In the afternoon we took a gondola ride. Here’s a tip: during high season you won’t be able to negotiate the price, but if you are traveling during low season you might be able to. The price for a gondola ride is 80 euros and a gondola can fit up to 6 people. The price is for the ride, not per person, so whether you are one person or a group of 6, the price will be the same.
During the walking tour we met 2 wonderful ladies from London, mother and daughter Suzie and Josie and we decided to share a gondola between the four of us. We were able to negotiate the price down to 65 euros for the ride which we then divided between the four of us. This saved us more than half of the price. This is also good opportunity to meet other people, make new friends while saving some money. We still stay in touch with Susie and Josie and are planning to see them when we go to London in May.
Bacaro Risorto is a great place to grab a quick bite and a drink. Is popular so it is always crowded.
Venice offers excellent sea food. Also finding Santa Claus shopping in Venice in December is possible.
On our last day we took the ferry to the islands of Murano and Burano. Murano is famous for its glass making while the island of Burano is famous for its lacework and colorful homes.
In Murano we visited a glass making factory. We paid 5euros to join a demonstration of glass blowing.
In Burano we strolled up and down its colorful alleys, enjoyed gelato and bought handmade lace napkins.
On our way back to the apartment we saw one of the most original libraries we’ve ever seen: Libreria Acqua Alta. In this library you will found used and new books stacked in gondolas, boats and tanks.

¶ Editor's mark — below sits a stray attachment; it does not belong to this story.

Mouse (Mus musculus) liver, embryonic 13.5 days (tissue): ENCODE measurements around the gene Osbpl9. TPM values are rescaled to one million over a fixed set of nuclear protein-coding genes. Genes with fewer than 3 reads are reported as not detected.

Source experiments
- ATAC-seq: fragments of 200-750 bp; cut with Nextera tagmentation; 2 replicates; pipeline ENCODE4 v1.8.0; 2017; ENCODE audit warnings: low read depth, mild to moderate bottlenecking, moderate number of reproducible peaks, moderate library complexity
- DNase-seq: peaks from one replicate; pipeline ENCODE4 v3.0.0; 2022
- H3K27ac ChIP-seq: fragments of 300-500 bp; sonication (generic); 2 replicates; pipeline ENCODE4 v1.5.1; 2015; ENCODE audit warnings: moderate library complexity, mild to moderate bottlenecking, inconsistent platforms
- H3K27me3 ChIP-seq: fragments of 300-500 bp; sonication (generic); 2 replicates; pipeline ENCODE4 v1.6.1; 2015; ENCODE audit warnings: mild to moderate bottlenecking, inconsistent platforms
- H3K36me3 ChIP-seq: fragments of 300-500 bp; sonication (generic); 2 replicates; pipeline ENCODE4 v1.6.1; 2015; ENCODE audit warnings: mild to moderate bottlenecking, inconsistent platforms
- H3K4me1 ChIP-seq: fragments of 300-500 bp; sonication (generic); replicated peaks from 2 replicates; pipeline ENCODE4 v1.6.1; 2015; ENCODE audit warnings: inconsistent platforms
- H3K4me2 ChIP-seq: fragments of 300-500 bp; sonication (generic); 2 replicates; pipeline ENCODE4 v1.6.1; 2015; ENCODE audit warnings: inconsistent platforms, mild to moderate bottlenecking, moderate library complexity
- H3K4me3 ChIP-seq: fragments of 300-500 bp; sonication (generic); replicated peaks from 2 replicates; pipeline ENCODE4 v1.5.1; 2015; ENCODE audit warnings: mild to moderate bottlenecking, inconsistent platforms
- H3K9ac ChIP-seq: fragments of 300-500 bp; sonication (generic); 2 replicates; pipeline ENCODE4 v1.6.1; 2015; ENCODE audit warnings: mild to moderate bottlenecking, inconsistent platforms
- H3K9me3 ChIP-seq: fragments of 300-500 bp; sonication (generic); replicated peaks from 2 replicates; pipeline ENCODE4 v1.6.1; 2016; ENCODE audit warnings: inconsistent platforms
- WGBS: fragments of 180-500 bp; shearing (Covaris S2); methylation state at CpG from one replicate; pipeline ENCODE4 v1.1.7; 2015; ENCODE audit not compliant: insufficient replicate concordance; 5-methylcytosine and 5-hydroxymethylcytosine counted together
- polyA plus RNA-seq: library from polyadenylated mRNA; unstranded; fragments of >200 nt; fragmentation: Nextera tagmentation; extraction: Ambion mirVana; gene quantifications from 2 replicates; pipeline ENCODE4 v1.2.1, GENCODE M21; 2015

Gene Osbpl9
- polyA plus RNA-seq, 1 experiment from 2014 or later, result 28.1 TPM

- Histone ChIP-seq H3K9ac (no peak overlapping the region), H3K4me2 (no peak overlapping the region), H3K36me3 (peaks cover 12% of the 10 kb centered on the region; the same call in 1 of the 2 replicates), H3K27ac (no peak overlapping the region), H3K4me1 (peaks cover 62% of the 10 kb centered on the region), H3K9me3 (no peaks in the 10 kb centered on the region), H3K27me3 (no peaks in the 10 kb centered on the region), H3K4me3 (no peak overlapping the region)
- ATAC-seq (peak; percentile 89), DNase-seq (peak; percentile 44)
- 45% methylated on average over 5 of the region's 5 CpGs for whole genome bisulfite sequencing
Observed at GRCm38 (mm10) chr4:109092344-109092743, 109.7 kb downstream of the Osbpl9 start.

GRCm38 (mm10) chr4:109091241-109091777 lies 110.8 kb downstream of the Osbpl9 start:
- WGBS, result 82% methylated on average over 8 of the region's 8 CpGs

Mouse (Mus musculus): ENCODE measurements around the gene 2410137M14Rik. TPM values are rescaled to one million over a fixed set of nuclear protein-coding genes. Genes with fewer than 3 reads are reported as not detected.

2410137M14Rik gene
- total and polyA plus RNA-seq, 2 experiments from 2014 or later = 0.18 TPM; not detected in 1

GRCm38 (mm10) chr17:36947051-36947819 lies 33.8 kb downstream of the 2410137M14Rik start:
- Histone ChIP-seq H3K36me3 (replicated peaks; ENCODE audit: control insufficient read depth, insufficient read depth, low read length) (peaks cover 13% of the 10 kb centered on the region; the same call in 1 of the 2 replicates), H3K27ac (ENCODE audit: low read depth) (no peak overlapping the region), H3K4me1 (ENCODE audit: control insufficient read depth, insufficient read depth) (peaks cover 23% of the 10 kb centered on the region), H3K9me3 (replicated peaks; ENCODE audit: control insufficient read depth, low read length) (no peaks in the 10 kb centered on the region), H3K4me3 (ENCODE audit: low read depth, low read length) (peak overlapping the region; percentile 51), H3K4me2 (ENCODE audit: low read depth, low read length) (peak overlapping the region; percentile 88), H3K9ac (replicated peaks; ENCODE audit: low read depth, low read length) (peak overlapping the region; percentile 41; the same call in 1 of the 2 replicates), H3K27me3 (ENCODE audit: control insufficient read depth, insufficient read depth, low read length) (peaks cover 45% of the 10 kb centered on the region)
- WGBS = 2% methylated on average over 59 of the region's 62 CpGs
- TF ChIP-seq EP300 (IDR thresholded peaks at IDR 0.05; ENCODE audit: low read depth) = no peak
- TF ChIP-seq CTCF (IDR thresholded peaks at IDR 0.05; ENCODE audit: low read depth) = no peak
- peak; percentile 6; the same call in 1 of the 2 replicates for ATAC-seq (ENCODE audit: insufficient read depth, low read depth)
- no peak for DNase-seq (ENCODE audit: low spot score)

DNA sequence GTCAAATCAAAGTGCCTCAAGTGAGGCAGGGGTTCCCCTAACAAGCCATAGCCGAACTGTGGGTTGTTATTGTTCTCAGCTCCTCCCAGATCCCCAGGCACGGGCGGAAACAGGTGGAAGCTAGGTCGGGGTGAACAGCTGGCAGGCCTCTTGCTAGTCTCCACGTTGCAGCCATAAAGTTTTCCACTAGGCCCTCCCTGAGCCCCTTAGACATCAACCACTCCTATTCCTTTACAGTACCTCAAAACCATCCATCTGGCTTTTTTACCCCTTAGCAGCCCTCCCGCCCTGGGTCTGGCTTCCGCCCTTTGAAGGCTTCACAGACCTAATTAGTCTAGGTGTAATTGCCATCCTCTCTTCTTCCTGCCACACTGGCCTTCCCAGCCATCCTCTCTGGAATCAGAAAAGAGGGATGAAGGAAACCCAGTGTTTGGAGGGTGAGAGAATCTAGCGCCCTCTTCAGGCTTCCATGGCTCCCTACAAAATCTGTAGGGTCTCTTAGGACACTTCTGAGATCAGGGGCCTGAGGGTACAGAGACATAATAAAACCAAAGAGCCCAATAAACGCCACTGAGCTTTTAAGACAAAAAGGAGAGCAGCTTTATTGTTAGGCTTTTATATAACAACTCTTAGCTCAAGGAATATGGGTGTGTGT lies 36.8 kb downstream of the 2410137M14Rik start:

Our last stop in Venice was Ca’ del Sol, where we bought hand made Venetian masks, hoping to return to Venice for the Venetian Carnival in 2016.
I already wrote a blog dedicated exclusively to Verona. We spent 3 nights here, including Christmas Eve and Christmas Day. It was a fantastic culinary experience. In Verona we visited the Verona Arena, a farm, the Christmas Market and Juliet’s house.
In Florence we spent two nights. Besides eating Florentine gelato, we found some time to visit some of the the major attractions like the Duomo, Galleria de’lla accademia which houses the famous David sculpted by Michelangelo, Galleria Uffizi, Ponte Vecchio and a few others.
I also wrote a blog about the 4 days we spent in Rome. We did and saw so much, and still could’ve spent another 4 days. Rome is a great city, filled with history and awesome food.
On our way to Rome we stopped at Orvieto, one of the great and charming Italian hill towns we visited.
Rome & Vatican City
Happy New Year 2015 from Rome!
Calcata & Arezzo